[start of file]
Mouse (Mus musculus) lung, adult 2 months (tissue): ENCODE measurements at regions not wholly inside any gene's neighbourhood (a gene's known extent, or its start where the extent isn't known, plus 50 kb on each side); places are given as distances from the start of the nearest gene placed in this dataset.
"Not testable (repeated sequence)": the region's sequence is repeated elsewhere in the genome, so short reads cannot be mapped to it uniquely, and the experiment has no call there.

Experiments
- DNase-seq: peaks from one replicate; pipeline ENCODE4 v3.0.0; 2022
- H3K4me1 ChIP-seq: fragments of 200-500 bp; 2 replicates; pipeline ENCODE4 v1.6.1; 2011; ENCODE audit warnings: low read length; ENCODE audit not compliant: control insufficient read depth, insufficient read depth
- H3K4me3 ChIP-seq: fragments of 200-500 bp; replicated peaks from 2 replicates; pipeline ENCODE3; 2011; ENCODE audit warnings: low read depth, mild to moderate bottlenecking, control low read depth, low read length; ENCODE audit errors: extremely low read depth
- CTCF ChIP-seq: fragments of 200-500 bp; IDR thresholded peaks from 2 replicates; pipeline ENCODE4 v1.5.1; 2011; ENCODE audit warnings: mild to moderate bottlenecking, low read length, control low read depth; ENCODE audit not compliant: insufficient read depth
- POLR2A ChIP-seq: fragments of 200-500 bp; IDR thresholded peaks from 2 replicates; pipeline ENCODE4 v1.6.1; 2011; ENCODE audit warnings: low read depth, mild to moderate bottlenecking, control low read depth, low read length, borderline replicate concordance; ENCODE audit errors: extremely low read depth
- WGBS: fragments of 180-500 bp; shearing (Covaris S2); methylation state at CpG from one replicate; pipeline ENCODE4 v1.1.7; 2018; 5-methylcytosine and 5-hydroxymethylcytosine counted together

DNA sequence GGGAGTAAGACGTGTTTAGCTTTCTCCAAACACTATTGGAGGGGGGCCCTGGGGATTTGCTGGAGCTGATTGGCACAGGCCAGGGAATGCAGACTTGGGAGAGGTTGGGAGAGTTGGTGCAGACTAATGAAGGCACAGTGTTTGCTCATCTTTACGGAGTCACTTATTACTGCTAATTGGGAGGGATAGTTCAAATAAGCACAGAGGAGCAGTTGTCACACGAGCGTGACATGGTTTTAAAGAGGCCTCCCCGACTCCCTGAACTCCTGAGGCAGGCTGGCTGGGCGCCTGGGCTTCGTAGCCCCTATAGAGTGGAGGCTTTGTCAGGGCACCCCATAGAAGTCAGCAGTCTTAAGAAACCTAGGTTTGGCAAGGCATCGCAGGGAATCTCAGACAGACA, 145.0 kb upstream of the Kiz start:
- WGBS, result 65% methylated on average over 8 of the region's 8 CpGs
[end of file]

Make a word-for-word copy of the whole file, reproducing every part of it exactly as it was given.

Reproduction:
Mouse (Mus musculus) lung, adult 2 months (tissue): ENCODE measurements at regions not wholly inside any gene's neighbourhood (a gene's known extent, or its start where the extent isn't known, plus 50 kb on each side); places are given as distances from the start of the nearest gene placed in this dataset.
"Not testable (repeated sequence)": the region's sequence is repeated elsewhere in the genome, so short reads cannot be mapped to it uniquely, and the experiment has no call there.

Experiments
- DNase-seq: peaks from one replicate; pipeline ENCODE4 v3.0.0; 2022
- H3K4me1 ChIP-seq: fragments of 200-500 bp; 2 replicates; pipeline ENCODE4 v1.6.1; 2011; ENCODE audit warnings: low read length; ENCODE audit not compliant: control insufficient read depth, insufficient read depth
- H3K4me3 ChIP-seq: fragments of 200-500 bp; replicated peaks from 2 replicates; pipeline ENCODE3; 2011; ENCODE audit warnings: low read depth, mild to moderate bottlenecking, control low read depth, low read length; ENCODE audit errors: extremely low read depth
- CTCF ChIP-seq: fragments of 200-500 bp; IDR thresholded peaks from 2 replicates; pipeline ENCODE4 v1.5.1; 2011; ENCODE audit warnings: mild to moderate bottlenecking, low read length, control low read depth; ENCODE audit not compliant: insufficient read depth
- POLR2A ChIP-seq: fragments of 200-500 bp; IDR thresholded peaks from 2 replicates; pipeline ENCODE4 v1.6.1; 2011; ENCODE audit warnings: low read depth, mild to moderate bottlenecking, control low read depth, low read length, borderline replicate concordance; ENCODE audit errors: extremely low read depth
- WGBS: fragments of 180-500 bp; shearing (Covaris S2); methylation state at CpG from one replicate; pipeline ENCODE4 v1.1.7; 2018; 5-methylcytosine and 5-hydroxymethylcytosine counted together

DNA sequence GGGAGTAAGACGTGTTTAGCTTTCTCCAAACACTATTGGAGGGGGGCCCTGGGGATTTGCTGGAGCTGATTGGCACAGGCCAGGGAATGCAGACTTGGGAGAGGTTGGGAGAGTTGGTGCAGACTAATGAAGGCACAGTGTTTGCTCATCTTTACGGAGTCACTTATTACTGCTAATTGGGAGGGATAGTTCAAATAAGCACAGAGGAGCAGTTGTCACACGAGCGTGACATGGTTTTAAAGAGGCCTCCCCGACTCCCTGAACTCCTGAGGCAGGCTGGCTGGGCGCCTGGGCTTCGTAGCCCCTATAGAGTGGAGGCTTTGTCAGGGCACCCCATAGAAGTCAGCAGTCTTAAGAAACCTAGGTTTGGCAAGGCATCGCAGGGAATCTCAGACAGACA, 145.0 kb upstream of the Kiz start:
- WGBS, result 65% methylated on average over 8 of the region's 8 CpGs